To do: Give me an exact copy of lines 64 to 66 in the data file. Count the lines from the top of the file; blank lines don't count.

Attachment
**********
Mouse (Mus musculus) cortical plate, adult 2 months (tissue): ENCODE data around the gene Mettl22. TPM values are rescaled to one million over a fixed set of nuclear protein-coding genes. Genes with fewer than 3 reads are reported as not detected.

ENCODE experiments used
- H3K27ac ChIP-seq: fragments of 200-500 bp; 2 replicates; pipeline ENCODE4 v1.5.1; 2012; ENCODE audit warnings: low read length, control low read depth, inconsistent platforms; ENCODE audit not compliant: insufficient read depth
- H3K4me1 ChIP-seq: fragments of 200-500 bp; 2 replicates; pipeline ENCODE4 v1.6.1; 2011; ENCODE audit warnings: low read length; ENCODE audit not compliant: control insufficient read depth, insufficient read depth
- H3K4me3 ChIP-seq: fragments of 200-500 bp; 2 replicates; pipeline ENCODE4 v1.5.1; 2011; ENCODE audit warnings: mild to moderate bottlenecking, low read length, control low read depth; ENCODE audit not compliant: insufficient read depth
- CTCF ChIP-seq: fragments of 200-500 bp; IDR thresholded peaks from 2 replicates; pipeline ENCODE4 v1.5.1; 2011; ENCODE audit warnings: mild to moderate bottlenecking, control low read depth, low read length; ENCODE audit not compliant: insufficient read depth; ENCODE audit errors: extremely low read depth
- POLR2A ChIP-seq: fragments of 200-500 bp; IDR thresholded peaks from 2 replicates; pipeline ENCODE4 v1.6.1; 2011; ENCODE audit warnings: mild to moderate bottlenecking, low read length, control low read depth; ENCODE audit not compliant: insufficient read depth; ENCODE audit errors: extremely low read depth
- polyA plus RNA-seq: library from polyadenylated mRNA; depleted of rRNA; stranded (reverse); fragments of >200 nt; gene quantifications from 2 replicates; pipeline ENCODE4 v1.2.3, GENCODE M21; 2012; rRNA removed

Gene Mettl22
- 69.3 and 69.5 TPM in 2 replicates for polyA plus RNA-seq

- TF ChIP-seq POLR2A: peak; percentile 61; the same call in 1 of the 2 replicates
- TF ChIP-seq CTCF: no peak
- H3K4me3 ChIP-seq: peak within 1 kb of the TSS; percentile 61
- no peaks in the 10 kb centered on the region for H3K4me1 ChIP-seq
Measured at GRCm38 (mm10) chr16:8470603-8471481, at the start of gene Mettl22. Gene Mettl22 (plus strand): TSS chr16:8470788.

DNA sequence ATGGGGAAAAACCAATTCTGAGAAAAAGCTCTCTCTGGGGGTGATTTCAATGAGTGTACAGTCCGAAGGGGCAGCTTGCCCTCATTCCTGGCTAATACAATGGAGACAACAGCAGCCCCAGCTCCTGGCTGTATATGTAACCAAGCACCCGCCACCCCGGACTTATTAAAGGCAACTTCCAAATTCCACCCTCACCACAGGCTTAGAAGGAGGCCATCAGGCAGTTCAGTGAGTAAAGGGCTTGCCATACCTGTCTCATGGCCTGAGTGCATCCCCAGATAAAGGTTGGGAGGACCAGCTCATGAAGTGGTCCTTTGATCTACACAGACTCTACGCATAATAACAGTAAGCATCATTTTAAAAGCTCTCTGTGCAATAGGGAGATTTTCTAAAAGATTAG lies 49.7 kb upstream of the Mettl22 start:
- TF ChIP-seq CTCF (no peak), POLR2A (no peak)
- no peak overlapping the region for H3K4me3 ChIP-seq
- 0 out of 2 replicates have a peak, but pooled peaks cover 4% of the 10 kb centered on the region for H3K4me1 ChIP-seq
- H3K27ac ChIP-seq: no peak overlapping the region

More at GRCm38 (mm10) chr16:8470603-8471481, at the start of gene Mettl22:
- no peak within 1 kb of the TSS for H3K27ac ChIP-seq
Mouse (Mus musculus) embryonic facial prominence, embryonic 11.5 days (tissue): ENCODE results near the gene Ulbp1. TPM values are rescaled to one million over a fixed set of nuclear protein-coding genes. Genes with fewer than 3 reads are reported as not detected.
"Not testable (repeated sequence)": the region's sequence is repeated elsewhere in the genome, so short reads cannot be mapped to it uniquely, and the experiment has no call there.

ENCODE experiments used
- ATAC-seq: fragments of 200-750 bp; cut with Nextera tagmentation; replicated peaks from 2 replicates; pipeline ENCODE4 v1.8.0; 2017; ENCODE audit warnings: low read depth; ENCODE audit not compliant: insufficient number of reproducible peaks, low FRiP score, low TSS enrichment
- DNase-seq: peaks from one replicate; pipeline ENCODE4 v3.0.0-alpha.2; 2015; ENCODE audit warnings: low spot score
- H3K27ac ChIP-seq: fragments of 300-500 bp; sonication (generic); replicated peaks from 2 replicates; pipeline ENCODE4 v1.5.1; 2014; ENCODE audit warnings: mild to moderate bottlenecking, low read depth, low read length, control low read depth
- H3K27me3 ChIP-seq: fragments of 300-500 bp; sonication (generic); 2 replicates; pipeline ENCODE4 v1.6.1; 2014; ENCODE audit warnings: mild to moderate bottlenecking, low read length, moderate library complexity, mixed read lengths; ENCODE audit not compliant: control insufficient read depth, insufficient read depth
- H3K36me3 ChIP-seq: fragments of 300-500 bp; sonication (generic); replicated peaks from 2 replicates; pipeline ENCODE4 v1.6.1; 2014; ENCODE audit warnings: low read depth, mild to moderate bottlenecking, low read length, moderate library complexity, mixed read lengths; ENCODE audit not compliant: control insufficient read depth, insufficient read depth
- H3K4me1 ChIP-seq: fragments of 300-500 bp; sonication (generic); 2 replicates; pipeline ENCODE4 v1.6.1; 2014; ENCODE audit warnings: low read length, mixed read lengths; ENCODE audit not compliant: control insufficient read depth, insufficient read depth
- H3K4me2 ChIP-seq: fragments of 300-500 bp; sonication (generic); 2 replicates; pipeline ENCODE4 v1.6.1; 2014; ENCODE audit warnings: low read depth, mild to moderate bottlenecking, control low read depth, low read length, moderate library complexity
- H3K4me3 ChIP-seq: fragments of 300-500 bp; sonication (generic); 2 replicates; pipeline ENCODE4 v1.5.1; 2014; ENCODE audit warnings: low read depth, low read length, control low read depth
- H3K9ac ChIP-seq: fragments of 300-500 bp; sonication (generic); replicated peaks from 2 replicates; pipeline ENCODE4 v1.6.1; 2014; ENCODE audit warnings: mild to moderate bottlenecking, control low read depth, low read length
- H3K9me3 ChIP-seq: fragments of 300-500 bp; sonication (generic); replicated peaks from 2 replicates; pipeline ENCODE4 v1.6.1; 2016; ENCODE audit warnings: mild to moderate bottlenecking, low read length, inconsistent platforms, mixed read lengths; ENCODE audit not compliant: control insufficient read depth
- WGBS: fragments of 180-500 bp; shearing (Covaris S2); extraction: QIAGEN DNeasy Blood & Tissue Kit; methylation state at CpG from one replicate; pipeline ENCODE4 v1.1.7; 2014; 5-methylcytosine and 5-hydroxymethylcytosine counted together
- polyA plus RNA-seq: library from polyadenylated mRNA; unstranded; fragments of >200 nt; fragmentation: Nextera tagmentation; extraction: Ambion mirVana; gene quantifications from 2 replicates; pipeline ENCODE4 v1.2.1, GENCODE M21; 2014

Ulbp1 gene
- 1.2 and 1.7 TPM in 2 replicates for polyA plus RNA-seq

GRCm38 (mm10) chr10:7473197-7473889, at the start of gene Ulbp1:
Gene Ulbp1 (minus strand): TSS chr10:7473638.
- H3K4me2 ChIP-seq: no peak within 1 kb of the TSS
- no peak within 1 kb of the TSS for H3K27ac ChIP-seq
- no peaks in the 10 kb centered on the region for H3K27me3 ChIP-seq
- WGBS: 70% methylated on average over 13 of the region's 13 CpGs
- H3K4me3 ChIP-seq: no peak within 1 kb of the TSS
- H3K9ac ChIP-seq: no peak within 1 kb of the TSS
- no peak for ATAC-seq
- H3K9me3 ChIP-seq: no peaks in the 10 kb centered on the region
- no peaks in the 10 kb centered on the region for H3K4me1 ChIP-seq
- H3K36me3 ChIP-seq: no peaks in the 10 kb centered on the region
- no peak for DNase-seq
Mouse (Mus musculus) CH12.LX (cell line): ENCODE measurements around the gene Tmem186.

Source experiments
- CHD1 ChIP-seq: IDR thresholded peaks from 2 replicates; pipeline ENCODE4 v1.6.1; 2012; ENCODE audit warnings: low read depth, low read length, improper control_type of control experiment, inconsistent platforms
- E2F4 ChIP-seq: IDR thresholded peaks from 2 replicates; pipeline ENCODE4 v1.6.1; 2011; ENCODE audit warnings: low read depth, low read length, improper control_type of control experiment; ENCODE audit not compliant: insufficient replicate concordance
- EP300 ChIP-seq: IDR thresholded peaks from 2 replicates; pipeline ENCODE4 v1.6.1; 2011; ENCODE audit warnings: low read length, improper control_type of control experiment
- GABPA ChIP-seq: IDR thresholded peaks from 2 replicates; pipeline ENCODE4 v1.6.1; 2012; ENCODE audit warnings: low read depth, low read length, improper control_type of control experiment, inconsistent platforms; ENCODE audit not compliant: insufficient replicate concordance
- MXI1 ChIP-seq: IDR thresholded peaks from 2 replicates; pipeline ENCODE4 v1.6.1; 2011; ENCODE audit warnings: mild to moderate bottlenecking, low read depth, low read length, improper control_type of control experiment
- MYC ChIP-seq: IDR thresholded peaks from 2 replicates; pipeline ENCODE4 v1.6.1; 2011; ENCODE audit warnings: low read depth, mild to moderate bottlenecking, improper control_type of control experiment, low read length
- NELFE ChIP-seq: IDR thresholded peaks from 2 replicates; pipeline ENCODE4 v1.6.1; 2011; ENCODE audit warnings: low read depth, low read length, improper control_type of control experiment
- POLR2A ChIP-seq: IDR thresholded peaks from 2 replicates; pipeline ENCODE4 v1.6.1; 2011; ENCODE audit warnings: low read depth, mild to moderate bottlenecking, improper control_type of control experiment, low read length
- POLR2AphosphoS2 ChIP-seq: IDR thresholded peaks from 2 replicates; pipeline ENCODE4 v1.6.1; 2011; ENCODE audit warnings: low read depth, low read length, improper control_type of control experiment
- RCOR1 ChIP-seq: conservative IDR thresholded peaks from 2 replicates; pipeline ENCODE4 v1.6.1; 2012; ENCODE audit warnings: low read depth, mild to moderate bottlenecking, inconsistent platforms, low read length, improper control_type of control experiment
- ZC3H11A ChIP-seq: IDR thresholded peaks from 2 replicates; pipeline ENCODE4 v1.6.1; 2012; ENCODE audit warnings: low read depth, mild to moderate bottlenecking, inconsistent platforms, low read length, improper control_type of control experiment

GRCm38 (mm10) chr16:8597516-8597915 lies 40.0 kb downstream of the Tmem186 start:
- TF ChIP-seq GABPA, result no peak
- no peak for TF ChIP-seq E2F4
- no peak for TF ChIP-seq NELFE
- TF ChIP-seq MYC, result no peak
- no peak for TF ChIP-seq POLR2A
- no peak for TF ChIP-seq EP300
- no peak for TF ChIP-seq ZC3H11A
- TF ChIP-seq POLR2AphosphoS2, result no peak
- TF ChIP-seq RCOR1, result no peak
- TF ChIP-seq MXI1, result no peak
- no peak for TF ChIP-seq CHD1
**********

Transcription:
- RCOR1 ChIP-seq: conservative IDR thresholded peaks from 2 replicates; pipeline ENCODE4 v1.6.1; 2012; ENCODE audit warnings: low read depth, mild to moderate bottlenecking, inconsistent platforms, low read length, improper control_type of control experiment
- ZC3H11A ChIP-seq: IDR thresholded peaks from 2 replicates; pipeline ENCODE4 v1.6.1; 2012; ENCODE audit warnings: low read depth, mild to moderate bottlenecking, inconsistent platforms, low read length, improper control_type of control experiment

GRCm38 (mm10) chr16:8597516-8597915 lies 40.0 kb downstream of the Tmem186 start: